Dead drill

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Old 01-18-03, 06:05 AM
S
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Unhappy Dead drill

I have a Ryobi 12volt VS reversible drill that I really loved. Unfortunately the two batteries it came with have finally died. Does anyone have a lead on where I might purchase replacements at a REASONABLE price?
 
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Old 01-18-03, 08:36 AM
RickJ6956
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Are you sure the batts didn't develop a memory?

During construction projects the batteries are rarely fully drained or fully charged. Most times, batts are swapped when they become weak. They eventually stop charging to full capacity but it does not mean they are shot.

Before you spend big bux, buy a 12 volt light bulb and hook it up to the batt. Let the battery drain completely until the bulb goes out -- 24 hours or more in some cases. Then give the batt a full charge -- 8 hours or more. You may need to repeat the cycle with the bulb two or three times. It's called "erasing the memory".
 
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Old 01-18-03, 12:53 PM
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sjc1701:

Good idea to try conditioning the batteries as RickJ6956 suggested.

Unfortunately the batteries will not likely improve that much.
I'm trying right now to get some life out of a battery for a piece of test equipment but it's only improving slightly.

It would not make much sense to buy replacement batteries for a Ryobi. You could likely get a completete drill set with two batteries on sale for the same price as the batteries alone.
 
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Old 01-18-03, 04:53 PM
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Greg is correct, however before you go shopping try this. Take your batteries and put them in your deep freeze for 24 hours. Now charge them and give them a try. If they are still weak, throw away and go shopping. Good Luck
 
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Old 01-18-03, 05:10 PM
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Exclamation Hey Jack!

That doesn't work with mine.
It's stored in a freezer...............my service truck.
 
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Old 01-19-03, 08:37 AM
RickJ6956
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I work in video production, where NiCads are used to power broadcast-series camcorders, monitors, decks and some lights. These batteries cost $300 to $1400 each and have a daily use life of about a year.

We found that using the light bulb trick from Day One on new batteries extended their life considerably. Some of the older batts are weak, but still useable after seven years.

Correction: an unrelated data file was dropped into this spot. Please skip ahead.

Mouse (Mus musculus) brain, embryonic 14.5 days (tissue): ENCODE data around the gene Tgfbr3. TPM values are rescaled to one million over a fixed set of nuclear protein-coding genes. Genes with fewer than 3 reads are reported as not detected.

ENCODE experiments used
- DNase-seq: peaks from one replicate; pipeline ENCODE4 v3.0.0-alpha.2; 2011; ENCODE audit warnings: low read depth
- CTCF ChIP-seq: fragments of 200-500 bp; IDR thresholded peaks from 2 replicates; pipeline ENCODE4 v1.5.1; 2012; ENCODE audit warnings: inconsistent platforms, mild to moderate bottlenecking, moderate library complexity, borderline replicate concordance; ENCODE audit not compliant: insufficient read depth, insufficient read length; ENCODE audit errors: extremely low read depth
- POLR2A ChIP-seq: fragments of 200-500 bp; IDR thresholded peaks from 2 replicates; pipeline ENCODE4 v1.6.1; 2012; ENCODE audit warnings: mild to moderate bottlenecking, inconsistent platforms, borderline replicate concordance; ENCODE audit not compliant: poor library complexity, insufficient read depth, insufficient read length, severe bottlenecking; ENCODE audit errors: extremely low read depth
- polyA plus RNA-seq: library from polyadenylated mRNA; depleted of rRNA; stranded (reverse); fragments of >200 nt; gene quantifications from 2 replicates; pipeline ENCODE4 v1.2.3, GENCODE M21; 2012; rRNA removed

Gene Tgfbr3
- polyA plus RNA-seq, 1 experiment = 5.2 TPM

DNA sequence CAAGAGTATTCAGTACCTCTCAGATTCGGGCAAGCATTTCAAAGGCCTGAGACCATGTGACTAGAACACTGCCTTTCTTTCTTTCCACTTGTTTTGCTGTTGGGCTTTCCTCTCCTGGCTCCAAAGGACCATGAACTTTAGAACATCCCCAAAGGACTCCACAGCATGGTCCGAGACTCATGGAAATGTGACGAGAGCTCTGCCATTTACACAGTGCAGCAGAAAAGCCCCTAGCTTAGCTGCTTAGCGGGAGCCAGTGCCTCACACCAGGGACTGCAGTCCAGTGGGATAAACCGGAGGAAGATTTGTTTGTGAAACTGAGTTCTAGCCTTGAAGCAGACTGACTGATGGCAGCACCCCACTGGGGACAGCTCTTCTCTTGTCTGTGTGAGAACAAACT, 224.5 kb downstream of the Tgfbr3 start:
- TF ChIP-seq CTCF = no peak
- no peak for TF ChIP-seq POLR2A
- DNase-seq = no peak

It's not as effective on older batteries, but it helps.

Depending how handy you are, you could also try taking the battery apart and replacing the individual cells. They are usually just standard 1.5-volt rechargeables wrapped in a bundle and connected in series. (1.5 x 8 = 12 volts)

(If the connections are soldered, don't bother. The batteries can explode.)

Another option that will run your equipment for days: A 12v motorcycle battery in a backpack. Don't laugh. A four-foot power cable from a backpack to the tool isn't as bothersome as it would seem, and the battery can be charged in less than an hour. In a pinch, it can be charged from jumper cables attached to a running car.

(Video Production: The art of improvising in the field)
 
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Old 01-19-03, 09:04 AM
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The motorcycle backpack is a good idea.
I do something similar in a pinch.

Just don't bend over to pick something up!!!
 
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Old 01-20-03, 09:20 AM
S
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Thanks for the input, but it's well beyond the point of recovery. Both batteries have finally gotten to the point where they'll not accept a charge. Unless there's a precedure to resurrect the dead I'll have to get new batteries or a whole new drill. Just seems ludicrous a battery costs almost as much as a complete drill kit. -- Anyone got a market for good used drills without batteries --
 
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Old 01-20-03, 09:55 AM
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sjc1701:

Welcome to the real world of battery powered tools.

I have in my collection, three 7.2 volt and one 9 volt Makita drills on a shelf for that same reason.
I also have a 12 volt craftsman drill with a single battery that crapped out 6 mo after the warranty expired. That drill is not a solid drill and I wouldn't waste my money on it.

I fear for the day my 18 volt Milwaukee Sawzall batteries give up the ghost.
 
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